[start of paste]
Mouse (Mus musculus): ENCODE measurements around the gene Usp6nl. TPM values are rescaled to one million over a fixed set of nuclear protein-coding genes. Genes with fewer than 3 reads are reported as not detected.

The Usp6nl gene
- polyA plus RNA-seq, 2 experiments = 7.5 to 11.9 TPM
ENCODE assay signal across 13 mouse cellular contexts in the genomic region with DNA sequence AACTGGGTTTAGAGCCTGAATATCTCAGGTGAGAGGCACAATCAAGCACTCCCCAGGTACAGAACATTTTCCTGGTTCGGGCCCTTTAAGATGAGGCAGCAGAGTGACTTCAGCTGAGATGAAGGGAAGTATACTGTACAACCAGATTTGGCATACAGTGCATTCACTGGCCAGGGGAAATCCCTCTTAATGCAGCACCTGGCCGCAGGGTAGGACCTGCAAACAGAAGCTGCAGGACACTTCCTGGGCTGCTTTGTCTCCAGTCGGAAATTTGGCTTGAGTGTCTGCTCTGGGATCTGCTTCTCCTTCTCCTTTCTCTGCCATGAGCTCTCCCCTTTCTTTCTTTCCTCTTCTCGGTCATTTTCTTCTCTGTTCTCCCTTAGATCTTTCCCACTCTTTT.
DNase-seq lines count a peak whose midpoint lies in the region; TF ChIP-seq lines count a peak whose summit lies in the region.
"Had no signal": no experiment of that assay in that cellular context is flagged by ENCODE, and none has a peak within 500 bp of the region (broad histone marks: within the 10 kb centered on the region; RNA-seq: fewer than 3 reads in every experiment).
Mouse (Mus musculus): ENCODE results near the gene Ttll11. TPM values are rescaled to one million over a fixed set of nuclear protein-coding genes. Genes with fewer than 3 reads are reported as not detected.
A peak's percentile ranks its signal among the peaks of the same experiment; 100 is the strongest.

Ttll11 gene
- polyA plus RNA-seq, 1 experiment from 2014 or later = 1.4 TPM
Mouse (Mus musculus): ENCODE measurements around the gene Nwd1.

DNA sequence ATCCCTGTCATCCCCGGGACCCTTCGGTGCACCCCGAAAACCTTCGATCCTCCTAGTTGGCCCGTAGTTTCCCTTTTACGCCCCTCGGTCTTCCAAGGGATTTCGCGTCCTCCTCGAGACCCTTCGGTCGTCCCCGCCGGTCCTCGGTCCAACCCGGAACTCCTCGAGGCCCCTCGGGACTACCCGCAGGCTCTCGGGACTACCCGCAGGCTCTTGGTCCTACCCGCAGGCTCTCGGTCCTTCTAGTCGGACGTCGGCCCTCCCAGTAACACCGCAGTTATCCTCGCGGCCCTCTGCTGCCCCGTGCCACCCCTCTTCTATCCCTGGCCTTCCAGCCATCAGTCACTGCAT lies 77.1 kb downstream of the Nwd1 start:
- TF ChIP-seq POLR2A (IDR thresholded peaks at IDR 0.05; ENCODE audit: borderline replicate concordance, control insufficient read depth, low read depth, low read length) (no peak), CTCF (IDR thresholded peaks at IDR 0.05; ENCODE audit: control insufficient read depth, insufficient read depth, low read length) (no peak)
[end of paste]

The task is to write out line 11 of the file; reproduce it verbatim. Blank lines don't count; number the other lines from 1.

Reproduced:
Mouse (Mus musculus): ENCODE measurements around the gene Nwd1.